Charles Bukowski | Critical Review by Norman Weinstein

This literature criticism consists of approximately 5 pages of analysis & critique of Charles Bukowski.
This section contains 1,449 words
(approx. 5 pages at 300 words per page)
Buy the Critical Review by Norman Weinstein

SOURCE: "South of No North: Bukowski in Deadly Earnest," in Review of Contemporary Fiction, Vol. 5, No. 3, Fall 1985, pp. 52-55.

In the following review, Weinstein examines the similarities in Bukowski's short story collection to the fiction of Hemingway.

In no other collection of Bukowski's fiction does Ernest Hemingway's ghost play such a major role. Even the book title, with that flatly articulated oxymoron reminiscent of Men without Women and Winner Take Nothing, alerts the reader to the Hemingway presence. The Bukowski/Hemingway connection is one riddled with complex ambivalences. I trust this brief reading of South of No North might indicate a few dimensions of that knot.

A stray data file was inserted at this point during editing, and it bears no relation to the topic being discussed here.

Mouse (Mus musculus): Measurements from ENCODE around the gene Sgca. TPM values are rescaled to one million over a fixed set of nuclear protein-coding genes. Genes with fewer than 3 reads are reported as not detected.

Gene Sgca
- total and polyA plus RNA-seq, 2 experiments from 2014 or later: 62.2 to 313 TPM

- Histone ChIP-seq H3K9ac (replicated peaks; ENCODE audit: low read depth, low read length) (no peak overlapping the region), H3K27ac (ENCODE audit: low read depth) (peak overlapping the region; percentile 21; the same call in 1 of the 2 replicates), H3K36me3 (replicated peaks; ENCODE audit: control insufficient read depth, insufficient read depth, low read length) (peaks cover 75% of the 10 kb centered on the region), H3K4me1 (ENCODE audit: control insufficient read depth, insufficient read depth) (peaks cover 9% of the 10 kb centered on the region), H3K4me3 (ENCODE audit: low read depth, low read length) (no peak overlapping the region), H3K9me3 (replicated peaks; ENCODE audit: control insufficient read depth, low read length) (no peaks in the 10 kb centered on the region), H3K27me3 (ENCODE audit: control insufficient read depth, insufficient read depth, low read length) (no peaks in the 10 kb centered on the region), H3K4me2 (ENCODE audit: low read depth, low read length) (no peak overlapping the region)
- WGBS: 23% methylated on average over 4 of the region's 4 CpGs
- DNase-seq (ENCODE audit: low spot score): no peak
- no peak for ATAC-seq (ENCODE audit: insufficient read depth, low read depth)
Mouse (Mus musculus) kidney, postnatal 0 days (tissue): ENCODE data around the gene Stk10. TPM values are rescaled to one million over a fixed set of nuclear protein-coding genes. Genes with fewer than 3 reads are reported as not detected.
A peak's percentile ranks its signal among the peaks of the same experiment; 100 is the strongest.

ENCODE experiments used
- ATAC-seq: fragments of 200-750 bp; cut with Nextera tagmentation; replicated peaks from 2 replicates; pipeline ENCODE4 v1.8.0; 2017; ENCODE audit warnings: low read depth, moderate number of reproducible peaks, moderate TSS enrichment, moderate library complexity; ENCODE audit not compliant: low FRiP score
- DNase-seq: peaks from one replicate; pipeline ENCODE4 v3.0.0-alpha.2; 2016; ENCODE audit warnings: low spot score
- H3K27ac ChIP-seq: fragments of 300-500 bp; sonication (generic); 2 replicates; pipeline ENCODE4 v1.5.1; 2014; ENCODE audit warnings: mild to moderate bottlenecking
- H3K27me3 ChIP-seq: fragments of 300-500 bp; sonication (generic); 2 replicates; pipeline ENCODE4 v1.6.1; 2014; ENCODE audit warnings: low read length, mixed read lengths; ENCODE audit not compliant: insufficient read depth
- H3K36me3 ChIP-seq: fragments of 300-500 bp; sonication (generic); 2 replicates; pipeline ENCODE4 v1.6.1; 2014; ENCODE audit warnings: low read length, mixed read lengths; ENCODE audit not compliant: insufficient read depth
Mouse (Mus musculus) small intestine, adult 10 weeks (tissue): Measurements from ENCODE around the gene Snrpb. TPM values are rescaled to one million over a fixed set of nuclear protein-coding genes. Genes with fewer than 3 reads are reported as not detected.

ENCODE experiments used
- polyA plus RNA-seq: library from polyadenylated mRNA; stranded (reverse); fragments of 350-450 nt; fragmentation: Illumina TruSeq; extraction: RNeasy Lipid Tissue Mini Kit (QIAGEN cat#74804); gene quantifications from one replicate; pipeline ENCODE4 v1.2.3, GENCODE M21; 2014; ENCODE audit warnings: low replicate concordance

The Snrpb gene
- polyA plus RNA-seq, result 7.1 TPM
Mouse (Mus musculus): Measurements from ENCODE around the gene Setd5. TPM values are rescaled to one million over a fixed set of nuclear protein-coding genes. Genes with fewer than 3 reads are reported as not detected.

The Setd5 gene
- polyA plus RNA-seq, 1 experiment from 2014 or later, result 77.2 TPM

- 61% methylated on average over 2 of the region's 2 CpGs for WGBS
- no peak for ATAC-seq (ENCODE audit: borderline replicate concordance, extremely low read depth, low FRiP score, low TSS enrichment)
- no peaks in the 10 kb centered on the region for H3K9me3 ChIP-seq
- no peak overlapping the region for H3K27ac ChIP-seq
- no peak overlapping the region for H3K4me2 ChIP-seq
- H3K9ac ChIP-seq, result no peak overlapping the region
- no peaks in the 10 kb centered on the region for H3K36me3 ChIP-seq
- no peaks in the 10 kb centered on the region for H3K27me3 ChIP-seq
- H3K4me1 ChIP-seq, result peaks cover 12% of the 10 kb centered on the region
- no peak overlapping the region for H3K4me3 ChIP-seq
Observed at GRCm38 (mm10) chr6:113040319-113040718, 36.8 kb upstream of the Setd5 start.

A first reading of Bukowski's collection evoked thoughts of his consciously creating a parody of the Hemingway style. Consider this excerpt from Bukowski's "Loneliness":

"Maybe I'm no good at sex," said Edna, "maybe that's why I'm alone." She took...

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This section contains 1,449 words
(approx. 5 pages at 300 words per page)
Buy the Critical Review by Norman Weinstein
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Literature Criticism Series
Critical Review by Norman Weinstein from Literature Criticism Series. ©2005-2006 Thomson Gale, a part of the Thomson Corporation. All rights reserved.
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